Spaced repetition software is very effective when it comes to reviewing information you want to remember. In my last post, I have described how to design Anki 2 vocabulary flash cards. While I create most of my flash cards on a PC, I do most of my reviewing on the go – using Ankidroid on an Android phone.
Last month, Ankidroid 2 was released – so once again, users of Android phones and tablets have a great companion to Anki for Windows or Mac. In this post, I am going into what I consider some outstanding features of Ankidroid. I will also briefly describe how to install and synchronize Ankidroid 2 with Anki 2 and share some tips and tricks that work well for me.
Who created Ankidroid and what is it?
Anki (Windows, Mac, and iOS), is a fantastic project and the work of Damien Elmes. Ankidroid has been created and is being maintained by a different group of great volunteers who wanted to bring Anki to Android. It is an open source flash card program and free for everyone to use. Ankidroid employs adaptive spaced repetition and synchronizes flash cards with Anki via Ankiweb (a free cloud service provided by Damien Elmes). Since version 2, media, such as images and sound, are also automatically synchronized via Ankiweb. It is a complete program, allowing users to create decks, create, edit, and review flash cards and include multimedia.
The most notable limitation is that you cannot yet directly design new Anki note types and flash card templates (card types) in Ankidroid. For the design, you have to use Anki. You can however use all note types and templates you have created in Anki directly in Ankidroid (in existing and in new decks).
So, while you can use Ankidroid as a standalone program, it really excels as a companion to Anki.
Installing Ankidroid 2
The following assumes that you are already using Anki 2 and Ankiweb and want to include Ankidroid in your workflow. If you are upgrading from Ankidroid 1/Anki 1, please follow these instructions.
Ankidroid is available in the Google Playstore. After installing the app, it comes with one Default deck:
Synching Ankidroid with Anki via Ankiweb
I have already created a complete collection including several decks plus new note types and card types (templates) in Anki 2 and synchronized my collection to Ankiweb.
- To download your collection, press the phone’s menu button (on the Samsung Galaxy S3, the left button) and choose “Sync Account”:
- In the next step, provide your Ankiweb account details:
- Press your phone’s return button to go back to the collection screen, and press the “sync” symbol to download your collection from Ankiweb:
- When the “Syncing conflict” message appears, make sure to choose “Download”:
- Confirm that you want to download your collection:
- The complete collection, including all decks has been downloaded:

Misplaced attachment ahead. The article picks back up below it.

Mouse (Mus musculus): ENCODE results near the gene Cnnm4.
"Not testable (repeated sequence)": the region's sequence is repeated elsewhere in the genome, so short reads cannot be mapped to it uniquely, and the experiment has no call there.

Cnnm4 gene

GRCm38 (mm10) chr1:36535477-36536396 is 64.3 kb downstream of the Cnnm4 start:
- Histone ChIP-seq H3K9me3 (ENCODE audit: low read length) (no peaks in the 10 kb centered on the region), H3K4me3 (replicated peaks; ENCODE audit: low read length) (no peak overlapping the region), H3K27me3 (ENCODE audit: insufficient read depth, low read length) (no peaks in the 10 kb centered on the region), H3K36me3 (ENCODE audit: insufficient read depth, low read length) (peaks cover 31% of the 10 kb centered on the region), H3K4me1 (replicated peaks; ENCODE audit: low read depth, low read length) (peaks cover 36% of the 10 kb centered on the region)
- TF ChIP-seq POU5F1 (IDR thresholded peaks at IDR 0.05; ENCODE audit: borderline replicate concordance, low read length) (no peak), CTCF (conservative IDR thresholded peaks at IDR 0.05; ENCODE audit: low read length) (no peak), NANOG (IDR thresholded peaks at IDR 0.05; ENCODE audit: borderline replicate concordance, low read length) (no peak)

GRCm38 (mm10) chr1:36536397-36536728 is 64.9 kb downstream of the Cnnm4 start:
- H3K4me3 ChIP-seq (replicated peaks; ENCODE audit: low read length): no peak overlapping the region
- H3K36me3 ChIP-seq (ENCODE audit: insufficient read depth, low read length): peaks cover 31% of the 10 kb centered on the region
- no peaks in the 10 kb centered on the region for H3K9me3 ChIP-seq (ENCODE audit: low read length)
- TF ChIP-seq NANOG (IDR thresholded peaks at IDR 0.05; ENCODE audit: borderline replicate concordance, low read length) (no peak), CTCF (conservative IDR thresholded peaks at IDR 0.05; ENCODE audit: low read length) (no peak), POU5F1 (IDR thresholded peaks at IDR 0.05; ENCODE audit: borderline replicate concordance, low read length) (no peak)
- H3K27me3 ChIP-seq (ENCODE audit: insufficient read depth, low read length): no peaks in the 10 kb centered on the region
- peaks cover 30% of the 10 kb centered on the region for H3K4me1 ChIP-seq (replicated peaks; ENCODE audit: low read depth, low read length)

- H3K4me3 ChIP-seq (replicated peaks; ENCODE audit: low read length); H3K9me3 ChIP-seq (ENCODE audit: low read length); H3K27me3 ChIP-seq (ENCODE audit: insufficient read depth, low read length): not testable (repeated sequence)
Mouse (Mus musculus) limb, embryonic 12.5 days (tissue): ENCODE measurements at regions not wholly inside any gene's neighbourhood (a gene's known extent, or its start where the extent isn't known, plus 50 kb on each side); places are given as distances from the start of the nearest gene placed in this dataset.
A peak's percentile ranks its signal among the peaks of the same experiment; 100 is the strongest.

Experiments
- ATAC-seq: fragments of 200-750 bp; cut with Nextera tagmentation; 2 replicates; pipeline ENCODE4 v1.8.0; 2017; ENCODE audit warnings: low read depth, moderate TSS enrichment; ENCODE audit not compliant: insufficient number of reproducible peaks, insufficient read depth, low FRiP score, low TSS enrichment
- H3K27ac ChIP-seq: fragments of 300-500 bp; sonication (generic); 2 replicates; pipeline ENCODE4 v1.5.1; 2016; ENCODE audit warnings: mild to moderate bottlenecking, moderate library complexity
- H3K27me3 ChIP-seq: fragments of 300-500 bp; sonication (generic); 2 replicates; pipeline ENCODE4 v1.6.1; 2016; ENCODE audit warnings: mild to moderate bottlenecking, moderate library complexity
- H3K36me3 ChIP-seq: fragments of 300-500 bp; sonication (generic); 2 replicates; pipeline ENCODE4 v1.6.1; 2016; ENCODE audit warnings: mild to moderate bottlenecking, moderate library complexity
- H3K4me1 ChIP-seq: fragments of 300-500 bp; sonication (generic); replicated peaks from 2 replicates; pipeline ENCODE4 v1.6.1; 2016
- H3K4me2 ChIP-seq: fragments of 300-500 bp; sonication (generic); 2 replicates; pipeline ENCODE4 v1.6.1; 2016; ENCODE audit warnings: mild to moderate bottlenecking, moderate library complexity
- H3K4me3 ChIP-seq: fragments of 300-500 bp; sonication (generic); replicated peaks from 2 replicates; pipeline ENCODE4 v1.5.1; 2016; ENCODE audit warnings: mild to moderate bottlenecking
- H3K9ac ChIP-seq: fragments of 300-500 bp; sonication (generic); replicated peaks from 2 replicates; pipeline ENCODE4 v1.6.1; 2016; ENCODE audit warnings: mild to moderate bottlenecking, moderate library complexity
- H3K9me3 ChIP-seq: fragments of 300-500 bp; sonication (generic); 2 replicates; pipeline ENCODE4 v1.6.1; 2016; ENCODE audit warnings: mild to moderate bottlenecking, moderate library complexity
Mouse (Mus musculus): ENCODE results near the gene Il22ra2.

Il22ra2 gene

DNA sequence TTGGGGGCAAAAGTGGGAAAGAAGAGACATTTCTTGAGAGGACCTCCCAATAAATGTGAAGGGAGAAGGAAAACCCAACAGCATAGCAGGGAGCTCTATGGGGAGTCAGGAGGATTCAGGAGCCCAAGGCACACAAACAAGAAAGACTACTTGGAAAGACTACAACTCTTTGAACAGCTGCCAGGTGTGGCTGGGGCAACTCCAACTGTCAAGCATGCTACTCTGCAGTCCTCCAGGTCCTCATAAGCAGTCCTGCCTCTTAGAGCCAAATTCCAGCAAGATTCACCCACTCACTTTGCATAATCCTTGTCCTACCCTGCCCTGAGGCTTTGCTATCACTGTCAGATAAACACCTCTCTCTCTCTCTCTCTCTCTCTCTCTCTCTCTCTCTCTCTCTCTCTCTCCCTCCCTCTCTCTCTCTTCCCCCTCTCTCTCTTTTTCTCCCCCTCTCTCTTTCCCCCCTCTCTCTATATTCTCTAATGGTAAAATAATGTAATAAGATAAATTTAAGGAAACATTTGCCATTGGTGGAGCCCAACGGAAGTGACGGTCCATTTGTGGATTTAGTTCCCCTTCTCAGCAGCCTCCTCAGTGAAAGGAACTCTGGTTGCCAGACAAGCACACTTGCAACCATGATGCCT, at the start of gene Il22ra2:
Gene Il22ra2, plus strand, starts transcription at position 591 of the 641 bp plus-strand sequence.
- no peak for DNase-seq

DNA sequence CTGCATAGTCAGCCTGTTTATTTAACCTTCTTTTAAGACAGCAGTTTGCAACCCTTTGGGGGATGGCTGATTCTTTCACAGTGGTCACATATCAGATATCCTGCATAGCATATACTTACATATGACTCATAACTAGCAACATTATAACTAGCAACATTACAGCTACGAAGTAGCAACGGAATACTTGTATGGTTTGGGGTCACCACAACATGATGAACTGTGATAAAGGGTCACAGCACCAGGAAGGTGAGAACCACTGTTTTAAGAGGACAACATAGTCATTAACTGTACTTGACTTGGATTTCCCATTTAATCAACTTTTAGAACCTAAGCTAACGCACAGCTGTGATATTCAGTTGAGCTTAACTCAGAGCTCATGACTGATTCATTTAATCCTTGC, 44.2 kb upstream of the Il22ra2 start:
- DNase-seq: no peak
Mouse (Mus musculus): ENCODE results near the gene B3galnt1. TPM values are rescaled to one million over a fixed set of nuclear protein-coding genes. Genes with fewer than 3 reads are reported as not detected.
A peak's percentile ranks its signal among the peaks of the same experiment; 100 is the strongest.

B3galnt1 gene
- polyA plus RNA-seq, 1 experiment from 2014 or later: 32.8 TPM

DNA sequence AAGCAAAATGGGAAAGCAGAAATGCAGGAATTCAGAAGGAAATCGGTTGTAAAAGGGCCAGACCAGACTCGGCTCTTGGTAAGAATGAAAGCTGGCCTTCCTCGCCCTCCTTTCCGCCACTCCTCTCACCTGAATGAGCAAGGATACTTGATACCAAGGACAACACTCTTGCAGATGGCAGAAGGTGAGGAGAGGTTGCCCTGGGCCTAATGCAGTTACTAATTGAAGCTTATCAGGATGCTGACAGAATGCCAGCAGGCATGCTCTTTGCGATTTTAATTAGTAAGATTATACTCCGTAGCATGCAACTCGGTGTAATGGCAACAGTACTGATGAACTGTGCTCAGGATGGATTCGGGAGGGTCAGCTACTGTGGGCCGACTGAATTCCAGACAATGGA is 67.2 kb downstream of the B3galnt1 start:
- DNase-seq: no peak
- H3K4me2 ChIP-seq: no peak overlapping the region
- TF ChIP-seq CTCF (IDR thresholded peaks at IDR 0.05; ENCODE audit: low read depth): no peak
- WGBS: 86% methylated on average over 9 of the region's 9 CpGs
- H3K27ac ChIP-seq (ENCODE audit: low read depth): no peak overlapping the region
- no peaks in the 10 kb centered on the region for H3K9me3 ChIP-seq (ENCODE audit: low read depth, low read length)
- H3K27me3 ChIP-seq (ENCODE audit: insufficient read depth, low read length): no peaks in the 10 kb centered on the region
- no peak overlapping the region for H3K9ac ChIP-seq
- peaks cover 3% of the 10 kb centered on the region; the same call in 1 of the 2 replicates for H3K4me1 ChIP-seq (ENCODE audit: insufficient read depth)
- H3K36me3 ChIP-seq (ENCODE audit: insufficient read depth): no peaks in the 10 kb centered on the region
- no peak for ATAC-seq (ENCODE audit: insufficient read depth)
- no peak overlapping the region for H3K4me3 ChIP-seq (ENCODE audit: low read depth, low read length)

My Preferred Settings and some Outstanding Features
Enabling the Whiteboard
Press your phone’s menu button and choose “Preferences” to change the default settings:
Choose Review, enable “Show Whiteboard” and disable “Monochrome”. This allows you to draw anywhere on the screen when reviewing flash cards:
You can use the Whiteboard while reviewing flash cards by switching it on in the upper-right corner. The whiteboard allows you to write anywhere on your phone’s/tablet’s screen. This is very useful when testing yourself on a different script, for example, on Chinese characters:
To clear the whiteboard, press your phone’s menu button and select “Clear Whiteboard”.
Enabling the Zoom Function
Under Preferences->Navigation, check “Enable Zoom”. This enables pinch-to-zoom and also displays zoom buttons:
Use the “Night Mode” to Save Battery Power
Unlike LCD displays, AMOLED displays (such as the one in the Samsung Galaxy S3) consume significantly less power when showing text on a black background because the black pixels are actually turned off. This can reduce the display’s battery consumption by 50% or more.
To save battery power, enable the night mode by opening a deck and checking the rectangle in the upper right corner:
Insert Media (images and sound files)
In Anki 2, you can add media, such as images, by copy and paste (for example, using Microsoft’s snipping tool) or browsing a folder. Sound files can also be attached by browsing a folder. Unfortunately, Ankidroid doesn’t provide such a convenient way to attach media. For this reason, I create most flash cards that contain multimedia elements in Anki for Windows. Occasionally, you might however want to directly add media in Ankidroid. Here are the steps to accomplish this:
- Copy the media files to your Ankidroid media folder. Normally this folder is called “collection.media” and located in your Ankidroid folder (e.g., /mnt/sdcard/Ankidroid).
- To attach a media file to your flash card, you have to add html code, respectively a short code.
For images, write <img src=”filename”> in the field where you want to insert the image.
For sound, write [sound:filename] in the field where you want the sound file to be attached:
- Save your flash card.
When you synchronize the next time with Ankiweb, the media files are also being uploaded to Ankiweb. This concludes our brief tour of Ankidroid.
Tomorrow is Chinese New Year’s Eve, and 10 February 2013 marks the beginning of the Year of the Snake. Happy Chinese New Year to You. 🙂
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